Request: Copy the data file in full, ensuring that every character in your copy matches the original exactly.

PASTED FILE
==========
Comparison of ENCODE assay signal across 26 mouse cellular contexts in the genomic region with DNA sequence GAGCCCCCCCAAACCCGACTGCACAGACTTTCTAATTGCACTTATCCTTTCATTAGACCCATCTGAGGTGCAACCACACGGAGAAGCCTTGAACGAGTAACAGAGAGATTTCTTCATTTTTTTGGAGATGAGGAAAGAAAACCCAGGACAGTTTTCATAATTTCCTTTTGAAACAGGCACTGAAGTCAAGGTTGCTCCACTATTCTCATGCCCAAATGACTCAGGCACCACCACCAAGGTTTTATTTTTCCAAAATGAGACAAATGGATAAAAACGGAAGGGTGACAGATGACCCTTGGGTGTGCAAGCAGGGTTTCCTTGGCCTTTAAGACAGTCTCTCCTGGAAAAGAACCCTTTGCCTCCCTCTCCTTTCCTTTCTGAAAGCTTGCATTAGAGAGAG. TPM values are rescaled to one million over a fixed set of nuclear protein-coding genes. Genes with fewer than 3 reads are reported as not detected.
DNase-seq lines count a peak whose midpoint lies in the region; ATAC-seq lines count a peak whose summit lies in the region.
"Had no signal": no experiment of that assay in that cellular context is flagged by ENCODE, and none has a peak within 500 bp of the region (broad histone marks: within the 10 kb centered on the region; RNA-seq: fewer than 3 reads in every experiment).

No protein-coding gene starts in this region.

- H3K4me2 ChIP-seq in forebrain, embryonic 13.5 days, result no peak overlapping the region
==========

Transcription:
Comparison of ENCODE assay signal across 26 mouse cellular contexts in the genomic region with DNA sequence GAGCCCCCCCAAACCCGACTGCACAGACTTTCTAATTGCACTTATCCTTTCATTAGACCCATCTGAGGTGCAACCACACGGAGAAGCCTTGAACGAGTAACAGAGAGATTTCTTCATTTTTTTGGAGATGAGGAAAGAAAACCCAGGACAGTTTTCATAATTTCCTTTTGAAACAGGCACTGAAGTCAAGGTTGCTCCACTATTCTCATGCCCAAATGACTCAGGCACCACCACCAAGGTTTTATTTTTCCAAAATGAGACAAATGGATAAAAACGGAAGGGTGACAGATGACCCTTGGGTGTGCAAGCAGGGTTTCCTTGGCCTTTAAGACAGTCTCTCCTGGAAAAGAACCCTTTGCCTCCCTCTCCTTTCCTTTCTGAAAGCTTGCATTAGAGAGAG. TPM values are rescaled to one million over a fixed set of nuclear protein-coding genes. Genes with fewer than 3 reads are reported as not detected.
DNase-seq lines count a peak whose midpoint lies in the region; ATAC-seq lines count a peak whose summit lies in the region.
"Had no signal": no experiment of that assay in that cellular context is flagged by ENCODE, and none has a peak within 500 bp of the region (broad histone marks: within the 10 kb centered on the region; RNA-seq: fewer than 3 reads in every experiment).

No protein-coding gene starts in this region.

- H3K4me2 ChIP-seq in forebrain, embryonic 13.5 days, result no peak overlapping the region